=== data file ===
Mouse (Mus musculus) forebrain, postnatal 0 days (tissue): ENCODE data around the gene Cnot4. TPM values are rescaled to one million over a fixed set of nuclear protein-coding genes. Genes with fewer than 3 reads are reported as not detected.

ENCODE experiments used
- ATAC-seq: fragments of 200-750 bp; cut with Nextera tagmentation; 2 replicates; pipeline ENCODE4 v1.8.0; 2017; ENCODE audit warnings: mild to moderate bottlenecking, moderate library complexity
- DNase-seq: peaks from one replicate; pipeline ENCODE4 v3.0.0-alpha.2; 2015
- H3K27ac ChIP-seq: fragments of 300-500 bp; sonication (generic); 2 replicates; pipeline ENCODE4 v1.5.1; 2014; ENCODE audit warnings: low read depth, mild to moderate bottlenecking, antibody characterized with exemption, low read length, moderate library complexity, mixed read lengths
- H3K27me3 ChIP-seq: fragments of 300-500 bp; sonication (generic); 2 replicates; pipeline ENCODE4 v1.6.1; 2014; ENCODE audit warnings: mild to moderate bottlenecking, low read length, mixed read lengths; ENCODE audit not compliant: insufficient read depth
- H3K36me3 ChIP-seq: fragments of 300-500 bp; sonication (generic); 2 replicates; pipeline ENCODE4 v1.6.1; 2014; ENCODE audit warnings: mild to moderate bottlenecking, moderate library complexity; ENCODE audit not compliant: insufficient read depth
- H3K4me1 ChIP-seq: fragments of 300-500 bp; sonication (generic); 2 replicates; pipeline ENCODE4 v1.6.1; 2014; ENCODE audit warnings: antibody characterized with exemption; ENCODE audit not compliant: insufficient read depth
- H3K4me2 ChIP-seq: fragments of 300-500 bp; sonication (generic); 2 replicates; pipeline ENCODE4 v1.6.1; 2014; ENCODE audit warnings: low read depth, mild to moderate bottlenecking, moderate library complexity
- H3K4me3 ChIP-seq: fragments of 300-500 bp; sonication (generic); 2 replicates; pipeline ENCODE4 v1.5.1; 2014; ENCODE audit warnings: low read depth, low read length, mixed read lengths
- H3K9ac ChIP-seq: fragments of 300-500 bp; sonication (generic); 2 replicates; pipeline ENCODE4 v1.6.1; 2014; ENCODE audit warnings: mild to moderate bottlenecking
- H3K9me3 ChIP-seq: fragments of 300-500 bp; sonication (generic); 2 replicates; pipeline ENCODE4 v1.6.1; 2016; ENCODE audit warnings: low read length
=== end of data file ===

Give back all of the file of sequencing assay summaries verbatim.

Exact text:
Mouse (Mus musculus) forebrain, postnatal 0 days (tissue): ENCODE data around the gene Cnot4. TPM values are rescaled to one million over a fixed set of nuclear protein-coding genes. Genes with fewer than 3 reads are reported as not detected.

ENCODE experiments used
- ATAC-seq: fragments of 200-750 bp; cut with Nextera tagmentation; 2 replicates; pipeline ENCODE4 v1.8.0; 2017; ENCODE audit warnings: mild to moderate bottlenecking, moderate library complexity
- DNase-seq: peaks from one replicate; pipeline ENCODE4 v3.0.0-alpha.2; 2015
- H3K27ac ChIP-seq: fragments of 300-500 bp; sonication (generic); 2 replicates; pipeline ENCODE4 v1.5.1; 2014; ENCODE audit warnings: low read depth, mild to moderate bottlenecking, antibody characterized with exemption, low read length, moderate library complexity, mixed read lengths
- H3K27me3 ChIP-seq: fragments of 300-500 bp; sonication (generic); 2 replicates; pipeline ENCODE4 v1.6.1; 2014; ENCODE audit warnings: mild to moderate bottlenecking, low read length, mixed read lengths; ENCODE audit not compliant: insufficient read depth
- H3K36me3 ChIP-seq: fragments of 300-500 bp; sonication (generic); 2 replicates; pipeline ENCODE4 v1.6.1; 2014; ENCODE audit warnings: mild to moderate bottlenecking, moderate library complexity; ENCODE audit not compliant: insufficient read depth
- H3K4me1 ChIP-seq: fragments of 300-500 bp; sonication (generic); 2 replicates; pipeline ENCODE4 v1.6.1; 2014; ENCODE audit warnings: antibody characterized with exemption; ENCODE audit not compliant: insufficient read depth
- H3K4me2 ChIP-seq: fragments of 300-500 bp; sonication (generic); 2 replicates; pipeline ENCODE4 v1.6.1; 2014; ENCODE audit warnings: low read depth, mild to moderate bottlenecking, moderate library complexity
- H3K4me3 ChIP-seq: fragments of 300-500 bp; sonication (generic); 2 replicates; pipeline ENCODE4 v1.5.1; 2014; ENCODE audit warnings: low read depth, low read length, mixed read lengths
- H3K9ac ChIP-seq: fragments of 300-500 bp; sonication (generic); 2 replicates; pipeline ENCODE4 v1.6.1; 2014; ENCODE audit warnings: mild to moderate bottlenecking
- H3K9me3 ChIP-seq: fragments of 300-500 bp; sonication (generic); 2 replicates; pipeline ENCODE4 v1.6.1; 2016; ENCODE audit warnings: low read length